Ali Velez of BuzzFeed wrote positively of the film: "Funny Or Die nailed this satirical video about climate change deniers." Velez said of the mock criticism of scientists by individuals in the film: "Drought? Melting ice caps? Bah! What do scientists know anyway? Spoiler alert: scientists know a lot." Daily Kos writer Jen Hayden said: "The hilarious folks at Funny or Die have a new video for those who may be suffering from Climate Change Denial Disorder. They nailed it!" Daily Kos highlighted the film again in its end of the week Spotlight on Green News & Views.
- "Far too many of our elected officials appear to be suffering from CCDD. At least now that we’ve diagnosed the problem, we can work on treating it." Participant Media's digital news and lifestyle magazine TakePart journalist Jennifer Swann called the film "goofy and satirical", while also pointing out it was a timely commentary on climate change in the face of pressure by coal companies against the Environmental Protection Agency.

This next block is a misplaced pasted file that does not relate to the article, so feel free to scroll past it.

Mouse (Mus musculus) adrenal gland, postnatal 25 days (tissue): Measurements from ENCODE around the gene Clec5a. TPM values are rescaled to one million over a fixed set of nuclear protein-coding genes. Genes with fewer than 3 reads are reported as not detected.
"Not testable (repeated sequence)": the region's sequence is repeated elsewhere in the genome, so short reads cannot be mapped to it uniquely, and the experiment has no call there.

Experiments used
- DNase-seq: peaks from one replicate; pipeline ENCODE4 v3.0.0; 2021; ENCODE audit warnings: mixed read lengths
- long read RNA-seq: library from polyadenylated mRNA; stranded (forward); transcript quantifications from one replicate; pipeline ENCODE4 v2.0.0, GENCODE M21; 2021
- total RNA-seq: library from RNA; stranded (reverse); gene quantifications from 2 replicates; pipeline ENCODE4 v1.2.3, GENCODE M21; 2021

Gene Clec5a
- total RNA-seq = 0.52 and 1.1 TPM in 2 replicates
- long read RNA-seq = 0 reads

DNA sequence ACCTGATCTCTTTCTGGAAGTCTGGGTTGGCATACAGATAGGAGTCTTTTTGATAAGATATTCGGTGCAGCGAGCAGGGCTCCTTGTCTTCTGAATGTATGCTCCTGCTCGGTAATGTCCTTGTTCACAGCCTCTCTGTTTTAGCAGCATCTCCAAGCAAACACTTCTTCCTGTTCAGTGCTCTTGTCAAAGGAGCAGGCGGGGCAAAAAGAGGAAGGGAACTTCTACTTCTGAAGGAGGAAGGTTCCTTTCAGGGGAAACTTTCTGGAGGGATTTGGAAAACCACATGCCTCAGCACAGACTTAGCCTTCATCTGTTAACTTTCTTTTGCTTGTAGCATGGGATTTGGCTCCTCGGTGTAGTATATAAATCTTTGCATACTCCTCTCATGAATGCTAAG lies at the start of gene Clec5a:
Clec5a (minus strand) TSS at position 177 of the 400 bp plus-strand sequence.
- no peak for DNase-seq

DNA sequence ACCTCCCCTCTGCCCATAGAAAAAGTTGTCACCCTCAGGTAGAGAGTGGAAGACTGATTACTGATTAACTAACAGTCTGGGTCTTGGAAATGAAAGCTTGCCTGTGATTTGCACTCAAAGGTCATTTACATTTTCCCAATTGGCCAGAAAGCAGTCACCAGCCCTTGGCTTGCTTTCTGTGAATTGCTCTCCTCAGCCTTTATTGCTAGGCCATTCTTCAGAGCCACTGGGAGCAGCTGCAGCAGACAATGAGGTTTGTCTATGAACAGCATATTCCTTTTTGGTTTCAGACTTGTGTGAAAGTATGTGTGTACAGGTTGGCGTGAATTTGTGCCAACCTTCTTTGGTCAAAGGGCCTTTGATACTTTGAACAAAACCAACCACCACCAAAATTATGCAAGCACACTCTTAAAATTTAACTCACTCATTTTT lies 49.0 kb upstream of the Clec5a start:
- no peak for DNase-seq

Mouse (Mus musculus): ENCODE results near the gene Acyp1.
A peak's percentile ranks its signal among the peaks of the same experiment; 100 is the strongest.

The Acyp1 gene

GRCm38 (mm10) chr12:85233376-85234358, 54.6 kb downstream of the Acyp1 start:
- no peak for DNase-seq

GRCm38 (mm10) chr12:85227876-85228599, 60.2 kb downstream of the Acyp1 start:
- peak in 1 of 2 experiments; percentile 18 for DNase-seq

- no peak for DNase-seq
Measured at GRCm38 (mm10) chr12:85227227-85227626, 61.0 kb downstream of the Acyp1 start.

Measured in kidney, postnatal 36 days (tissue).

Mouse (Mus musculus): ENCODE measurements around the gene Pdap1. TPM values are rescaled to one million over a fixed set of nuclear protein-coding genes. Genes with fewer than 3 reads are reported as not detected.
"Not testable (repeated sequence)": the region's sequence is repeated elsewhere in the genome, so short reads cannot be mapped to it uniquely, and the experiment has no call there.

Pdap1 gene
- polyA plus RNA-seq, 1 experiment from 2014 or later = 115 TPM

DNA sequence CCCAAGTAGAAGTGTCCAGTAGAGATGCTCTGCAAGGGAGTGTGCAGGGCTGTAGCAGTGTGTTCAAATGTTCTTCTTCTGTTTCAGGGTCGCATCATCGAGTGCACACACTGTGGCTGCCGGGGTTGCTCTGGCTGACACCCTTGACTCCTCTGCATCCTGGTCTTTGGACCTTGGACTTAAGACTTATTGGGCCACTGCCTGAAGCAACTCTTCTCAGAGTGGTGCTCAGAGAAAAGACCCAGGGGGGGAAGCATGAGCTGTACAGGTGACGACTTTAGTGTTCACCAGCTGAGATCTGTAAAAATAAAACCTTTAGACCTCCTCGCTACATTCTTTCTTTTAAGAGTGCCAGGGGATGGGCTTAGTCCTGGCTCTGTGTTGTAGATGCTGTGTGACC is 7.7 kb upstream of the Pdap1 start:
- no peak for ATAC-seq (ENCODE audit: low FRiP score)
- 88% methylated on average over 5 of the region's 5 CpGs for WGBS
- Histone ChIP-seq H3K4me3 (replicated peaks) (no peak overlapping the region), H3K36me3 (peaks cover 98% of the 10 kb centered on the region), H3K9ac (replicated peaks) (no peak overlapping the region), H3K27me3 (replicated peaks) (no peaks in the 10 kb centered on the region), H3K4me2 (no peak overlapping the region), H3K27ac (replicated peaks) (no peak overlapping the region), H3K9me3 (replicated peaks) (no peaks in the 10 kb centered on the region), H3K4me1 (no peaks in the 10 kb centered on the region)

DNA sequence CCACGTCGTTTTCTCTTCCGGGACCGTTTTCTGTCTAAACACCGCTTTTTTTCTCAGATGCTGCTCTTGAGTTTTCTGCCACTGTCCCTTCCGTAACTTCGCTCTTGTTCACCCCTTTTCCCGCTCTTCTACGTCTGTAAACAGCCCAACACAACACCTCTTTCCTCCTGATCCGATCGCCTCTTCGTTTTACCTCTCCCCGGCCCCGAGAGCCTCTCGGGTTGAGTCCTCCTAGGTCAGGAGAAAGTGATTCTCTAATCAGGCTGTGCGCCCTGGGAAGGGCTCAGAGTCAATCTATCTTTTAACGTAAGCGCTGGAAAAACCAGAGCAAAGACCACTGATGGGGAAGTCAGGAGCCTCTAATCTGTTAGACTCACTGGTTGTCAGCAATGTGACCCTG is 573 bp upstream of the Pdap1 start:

Awards and recognition
Climate Change Denial Disorder was recognized by the Environmental Media Association with a nomination in the 2015 Environmental Media Awards for Best Digital Short. Brianne Trosie was credited with the nomination, as producer of the film. Other nominees in the category included films The Soil Story and Dear Future Generations: Sorry. Dear Future Generations: Sorry by Prince Ea went on to win in the Best Digital Short category that year at the Environmental Media Awards held October 24, 2015 at Warner Bros. Studios in Burbank, California.
Environmental news website EcoWatch highlighted the film in December 2015 among its list of "10 Most Watched Eco Videos of the Year".
- Climate Change Denial: Heads in the Sand
- Climate change in popular culture
- Fear, uncertainty and doubt
- Global warming controversy
- List of environmental films
- Media coverage of climate change
- Merchants of Doubt, book
- Merchants of Doubt, film
- Watts Up With That?, a blog that promotes climate change denial